Training A Bodypart Twice A Week

There is absolutely no reason why you’d have to train a body part twice a week to make it grow. Muscle growth is caused by an increase in the sarcomeres within the muscle fiber, as well as by an increase in the number and thickness of the myofilaments within each sarcomere. These adaptations to weight training occur when the muscle is forced to respond to a resistance that it has not experienced before. That is the entire theoretical basis for progressive resistance exercise. Muscles grow because of an increase in your training intensity. Intensity is the key variable for muscle growth-not volume and not frequency.

The twice-a-week theory was developed because of steroid use. One of the short-term benefits of steroids is that they enhance recuperation by inhibiting cortisol production, which short-circuits the catabolic process. With their recuperative powers thus improved, lifters who use these drugs are often able to train their body parts twice a week and still grow. Natural bodybuilders need to throw out this concept.

It’s a fact of life that natural muscle growth is a slower (yet more permanent) process. A twice-a-week-per-body part workout regimen will result in overtraining for all but the most genetically gifted. For the rest of us the exercise cycle will simply have to take longer.

Your frequency of training should be dictated by your recuperative abilities, not the day of the week. Your body doesn’t know whether it’s Tuesday or Friday. The body functions on much longer cycles and biorhythms, and drug-free athletes need to respect these natural fluctuations and work with them. You should never train a body part unless it has been at least a day since it felt sore. In time you will actually be able to flex a muscle and determine whether it is sufficiently recuperated and recharged to allow you to achieve progressive resistance when you go back to the gym. If it doesn’t feel that way, take another day off. That recharged feeling will come with the added rest, and then-with full vigor and animal intensity-you’ll blast your way to muscle growth. If this system means that you only train a body part three times in two weeks or even once a week, so be it.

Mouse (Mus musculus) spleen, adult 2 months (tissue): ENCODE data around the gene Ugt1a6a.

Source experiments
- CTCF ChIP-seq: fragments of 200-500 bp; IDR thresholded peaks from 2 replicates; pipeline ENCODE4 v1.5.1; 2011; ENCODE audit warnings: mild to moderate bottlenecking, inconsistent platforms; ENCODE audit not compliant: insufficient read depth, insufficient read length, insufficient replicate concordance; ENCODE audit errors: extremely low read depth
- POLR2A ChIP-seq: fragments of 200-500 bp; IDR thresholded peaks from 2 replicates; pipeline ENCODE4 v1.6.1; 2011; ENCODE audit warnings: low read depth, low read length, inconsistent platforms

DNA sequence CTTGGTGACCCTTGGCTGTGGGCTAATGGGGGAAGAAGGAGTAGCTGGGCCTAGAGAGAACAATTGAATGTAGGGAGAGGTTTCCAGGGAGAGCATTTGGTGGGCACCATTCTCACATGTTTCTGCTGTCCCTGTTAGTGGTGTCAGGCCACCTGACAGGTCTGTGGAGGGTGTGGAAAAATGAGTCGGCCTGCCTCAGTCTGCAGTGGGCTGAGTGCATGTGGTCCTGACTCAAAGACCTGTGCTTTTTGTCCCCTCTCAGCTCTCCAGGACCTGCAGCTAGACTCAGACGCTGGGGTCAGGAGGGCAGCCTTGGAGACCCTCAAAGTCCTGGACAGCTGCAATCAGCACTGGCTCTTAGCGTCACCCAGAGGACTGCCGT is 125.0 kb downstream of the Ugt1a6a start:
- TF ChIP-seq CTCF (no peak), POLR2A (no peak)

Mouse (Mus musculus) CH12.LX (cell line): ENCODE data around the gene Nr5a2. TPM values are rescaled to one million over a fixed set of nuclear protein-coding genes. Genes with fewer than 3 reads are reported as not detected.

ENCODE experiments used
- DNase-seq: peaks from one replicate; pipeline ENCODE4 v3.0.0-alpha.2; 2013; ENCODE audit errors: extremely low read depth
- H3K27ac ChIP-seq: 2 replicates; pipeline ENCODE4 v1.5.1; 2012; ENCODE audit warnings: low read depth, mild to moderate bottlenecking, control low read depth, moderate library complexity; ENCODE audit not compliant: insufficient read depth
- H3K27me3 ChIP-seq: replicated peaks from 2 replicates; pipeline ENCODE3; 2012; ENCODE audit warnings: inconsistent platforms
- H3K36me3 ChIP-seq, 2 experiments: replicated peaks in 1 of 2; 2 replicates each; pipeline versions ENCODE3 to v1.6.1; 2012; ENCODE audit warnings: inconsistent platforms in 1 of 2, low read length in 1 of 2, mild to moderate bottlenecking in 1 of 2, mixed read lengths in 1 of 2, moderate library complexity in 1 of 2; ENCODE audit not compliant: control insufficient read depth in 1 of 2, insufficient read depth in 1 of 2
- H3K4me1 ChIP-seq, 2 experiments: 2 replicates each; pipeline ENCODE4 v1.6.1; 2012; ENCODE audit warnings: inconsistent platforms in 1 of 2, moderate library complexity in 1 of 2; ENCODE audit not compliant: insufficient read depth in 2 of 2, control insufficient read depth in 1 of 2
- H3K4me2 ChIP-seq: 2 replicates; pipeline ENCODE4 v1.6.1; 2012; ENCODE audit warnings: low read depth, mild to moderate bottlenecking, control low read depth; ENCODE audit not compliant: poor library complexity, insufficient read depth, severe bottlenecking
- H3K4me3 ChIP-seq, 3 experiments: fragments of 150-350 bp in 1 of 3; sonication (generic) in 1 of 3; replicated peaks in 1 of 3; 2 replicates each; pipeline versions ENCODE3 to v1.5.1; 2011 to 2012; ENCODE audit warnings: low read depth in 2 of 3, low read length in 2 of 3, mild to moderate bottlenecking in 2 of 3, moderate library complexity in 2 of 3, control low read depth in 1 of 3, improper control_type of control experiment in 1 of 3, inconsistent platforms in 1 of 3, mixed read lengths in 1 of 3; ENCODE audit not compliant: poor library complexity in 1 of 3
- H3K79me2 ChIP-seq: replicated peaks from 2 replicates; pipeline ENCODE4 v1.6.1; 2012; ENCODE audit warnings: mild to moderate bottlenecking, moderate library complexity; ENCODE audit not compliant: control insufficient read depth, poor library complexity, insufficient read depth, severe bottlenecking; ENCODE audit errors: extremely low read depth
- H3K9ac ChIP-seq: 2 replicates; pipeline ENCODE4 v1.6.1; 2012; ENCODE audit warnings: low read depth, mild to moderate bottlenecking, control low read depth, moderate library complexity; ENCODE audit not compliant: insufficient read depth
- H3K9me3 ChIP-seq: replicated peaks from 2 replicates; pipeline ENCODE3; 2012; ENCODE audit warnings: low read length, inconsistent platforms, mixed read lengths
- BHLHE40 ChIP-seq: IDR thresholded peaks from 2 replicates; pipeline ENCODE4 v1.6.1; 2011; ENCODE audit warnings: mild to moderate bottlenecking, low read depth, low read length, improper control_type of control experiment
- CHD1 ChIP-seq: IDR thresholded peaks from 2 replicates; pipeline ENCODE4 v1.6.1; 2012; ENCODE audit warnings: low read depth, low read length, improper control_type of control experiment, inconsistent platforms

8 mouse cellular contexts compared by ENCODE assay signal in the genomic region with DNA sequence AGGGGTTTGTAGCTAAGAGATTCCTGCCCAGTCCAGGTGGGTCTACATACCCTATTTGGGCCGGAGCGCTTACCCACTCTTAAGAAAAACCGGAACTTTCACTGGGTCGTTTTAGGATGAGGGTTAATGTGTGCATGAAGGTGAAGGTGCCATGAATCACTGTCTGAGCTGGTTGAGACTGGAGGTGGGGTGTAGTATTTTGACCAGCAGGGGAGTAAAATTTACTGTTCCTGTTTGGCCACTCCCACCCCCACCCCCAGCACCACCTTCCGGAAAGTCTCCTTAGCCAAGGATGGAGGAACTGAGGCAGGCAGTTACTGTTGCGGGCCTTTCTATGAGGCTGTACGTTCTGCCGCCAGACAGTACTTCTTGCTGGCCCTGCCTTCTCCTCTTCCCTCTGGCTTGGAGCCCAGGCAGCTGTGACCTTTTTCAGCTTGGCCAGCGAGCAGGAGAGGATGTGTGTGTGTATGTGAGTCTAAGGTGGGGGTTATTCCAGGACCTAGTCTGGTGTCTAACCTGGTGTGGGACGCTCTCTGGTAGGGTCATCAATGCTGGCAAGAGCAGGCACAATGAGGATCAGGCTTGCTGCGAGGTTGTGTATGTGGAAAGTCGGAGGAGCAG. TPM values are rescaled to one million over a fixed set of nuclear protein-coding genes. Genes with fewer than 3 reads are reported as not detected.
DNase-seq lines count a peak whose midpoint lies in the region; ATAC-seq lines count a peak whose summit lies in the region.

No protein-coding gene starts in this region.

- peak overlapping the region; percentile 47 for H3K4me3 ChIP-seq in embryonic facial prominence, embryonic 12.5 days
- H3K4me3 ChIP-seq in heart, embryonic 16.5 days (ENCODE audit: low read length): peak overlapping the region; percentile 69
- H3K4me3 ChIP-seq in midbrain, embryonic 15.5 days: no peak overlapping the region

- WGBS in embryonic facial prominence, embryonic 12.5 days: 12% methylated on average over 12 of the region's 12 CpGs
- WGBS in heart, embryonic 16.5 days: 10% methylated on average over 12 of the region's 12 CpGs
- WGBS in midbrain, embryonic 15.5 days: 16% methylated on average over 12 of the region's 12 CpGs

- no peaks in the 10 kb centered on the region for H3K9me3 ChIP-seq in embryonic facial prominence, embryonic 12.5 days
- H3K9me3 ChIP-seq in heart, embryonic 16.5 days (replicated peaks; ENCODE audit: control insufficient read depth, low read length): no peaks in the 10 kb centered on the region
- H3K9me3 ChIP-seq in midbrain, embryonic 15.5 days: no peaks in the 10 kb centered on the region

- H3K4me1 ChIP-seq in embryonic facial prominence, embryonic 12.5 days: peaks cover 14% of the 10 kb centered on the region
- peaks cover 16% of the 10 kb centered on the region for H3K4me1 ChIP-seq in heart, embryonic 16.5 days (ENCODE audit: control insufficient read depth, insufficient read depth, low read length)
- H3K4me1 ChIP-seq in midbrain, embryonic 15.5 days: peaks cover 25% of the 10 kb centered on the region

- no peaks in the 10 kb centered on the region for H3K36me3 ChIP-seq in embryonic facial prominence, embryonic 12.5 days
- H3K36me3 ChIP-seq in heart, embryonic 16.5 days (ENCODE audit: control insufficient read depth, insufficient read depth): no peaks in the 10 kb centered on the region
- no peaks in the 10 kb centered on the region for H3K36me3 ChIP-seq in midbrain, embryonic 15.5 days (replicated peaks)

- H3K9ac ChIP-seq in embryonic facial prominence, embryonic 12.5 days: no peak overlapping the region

Scientific research has shown that in healthy athletes the detraining process, where your muscles start to lose their strength through lack of use, doesn’t start for two weeks, with significant losses taking up to a month. So don’t worry about losing muscle if you don’t train twice a week. In fact, for a committed natural athlete, the chances are greater of losing muscle through over-training if you do train twice a week. Train with total intensity, but train intelligently and in harmony with your body’s abilities. Your muscle gains will be much greater in the long run.

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